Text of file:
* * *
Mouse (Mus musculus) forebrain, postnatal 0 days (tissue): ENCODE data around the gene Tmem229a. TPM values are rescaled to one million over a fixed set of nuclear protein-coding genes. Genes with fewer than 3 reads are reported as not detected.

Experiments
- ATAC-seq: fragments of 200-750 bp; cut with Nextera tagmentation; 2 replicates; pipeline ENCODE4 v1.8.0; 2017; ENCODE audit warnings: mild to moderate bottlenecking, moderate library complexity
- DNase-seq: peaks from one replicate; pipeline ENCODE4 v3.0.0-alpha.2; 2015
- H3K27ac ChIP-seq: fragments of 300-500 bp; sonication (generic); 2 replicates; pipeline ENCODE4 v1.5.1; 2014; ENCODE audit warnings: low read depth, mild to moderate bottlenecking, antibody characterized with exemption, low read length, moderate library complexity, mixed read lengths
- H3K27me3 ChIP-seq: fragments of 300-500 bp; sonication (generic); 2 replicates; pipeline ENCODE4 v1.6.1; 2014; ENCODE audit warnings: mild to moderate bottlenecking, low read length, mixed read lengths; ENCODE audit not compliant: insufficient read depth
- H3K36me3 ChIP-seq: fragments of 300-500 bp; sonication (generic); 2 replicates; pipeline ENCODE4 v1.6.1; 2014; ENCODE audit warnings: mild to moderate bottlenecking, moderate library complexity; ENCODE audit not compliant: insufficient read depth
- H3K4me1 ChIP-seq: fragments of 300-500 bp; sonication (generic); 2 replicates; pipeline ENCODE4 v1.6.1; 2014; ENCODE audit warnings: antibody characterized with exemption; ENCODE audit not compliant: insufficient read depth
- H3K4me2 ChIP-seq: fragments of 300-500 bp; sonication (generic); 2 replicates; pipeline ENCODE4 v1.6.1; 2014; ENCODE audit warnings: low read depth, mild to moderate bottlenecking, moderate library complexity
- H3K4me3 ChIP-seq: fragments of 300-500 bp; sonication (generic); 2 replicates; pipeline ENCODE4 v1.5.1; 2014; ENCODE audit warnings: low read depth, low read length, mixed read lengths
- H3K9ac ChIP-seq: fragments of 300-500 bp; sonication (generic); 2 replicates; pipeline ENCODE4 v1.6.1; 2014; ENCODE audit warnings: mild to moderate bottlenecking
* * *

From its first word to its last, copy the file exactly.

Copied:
Mouse (Mus musculus) forebrain, postnatal 0 days (tissue): ENCODE data around the gene Tmem229a. TPM values are rescaled to one million over a fixed set of nuclear protein-coding genes. Genes with fewer than 3 reads are reported as not detected.

Experiments
- ATAC-seq: fragments of 200-750 bp; cut with Nextera tagmentation; 2 replicates; pipeline ENCODE4 v1.8.0; 2017; ENCODE audit warnings: mild to moderate bottlenecking, moderate library complexity
- DNase-seq: peaks from one replicate; pipeline ENCODE4 v3.0.0-alpha.2; 2015
- H3K27ac ChIP-seq: fragments of 300-500 bp; sonication (generic); 2 replicates; pipeline ENCODE4 v1.5.1; 2014; ENCODE audit warnings: low read depth, mild to moderate bottlenecking, antibody characterized with exemption, low read length, moderate library complexity, mixed read lengths
- H3K27me3 ChIP-seq: fragments of 300-500 bp; sonication (generic); 2 replicates; pipeline ENCODE4 v1.6.1; 2014; ENCODE audit warnings: mild to moderate bottlenecking, low read length, mixed read lengths; ENCODE audit not compliant: insufficient read depth
- H3K36me3 ChIP-seq: fragments of 300-500 bp; sonication (generic); 2 replicates; pipeline ENCODE4 v1.6.1; 2014; ENCODE audit warnings: mild to moderate bottlenecking, moderate library complexity; ENCODE audit not compliant: insufficient read depth
- H3K4me1 ChIP-seq: fragments of 300-500 bp; sonication (generic); 2 replicates; pipeline ENCODE4 v1.6.1; 2014; ENCODE audit warnings: antibody characterized with exemption; ENCODE audit not compliant: insufficient read depth
- H3K4me2 ChIP-seq: fragments of 300-500 bp; sonication (generic); 2 replicates; pipeline ENCODE4 v1.6.1; 2014; ENCODE audit warnings: low read depth, mild to moderate bottlenecking, moderate library complexity
- H3K4me3 ChIP-seq: fragments of 300-500 bp; sonication (generic); 2 replicates; pipeline ENCODE4 v1.5.1; 2014; ENCODE audit warnings: low read depth, low read length, mixed read lengths
- H3K9ac ChIP-seq: fragments of 300-500 bp; sonication (generic); 2 replicates; pipeline ENCODE4 v1.6.1; 2014; ENCODE audit warnings: mild to moderate bottlenecking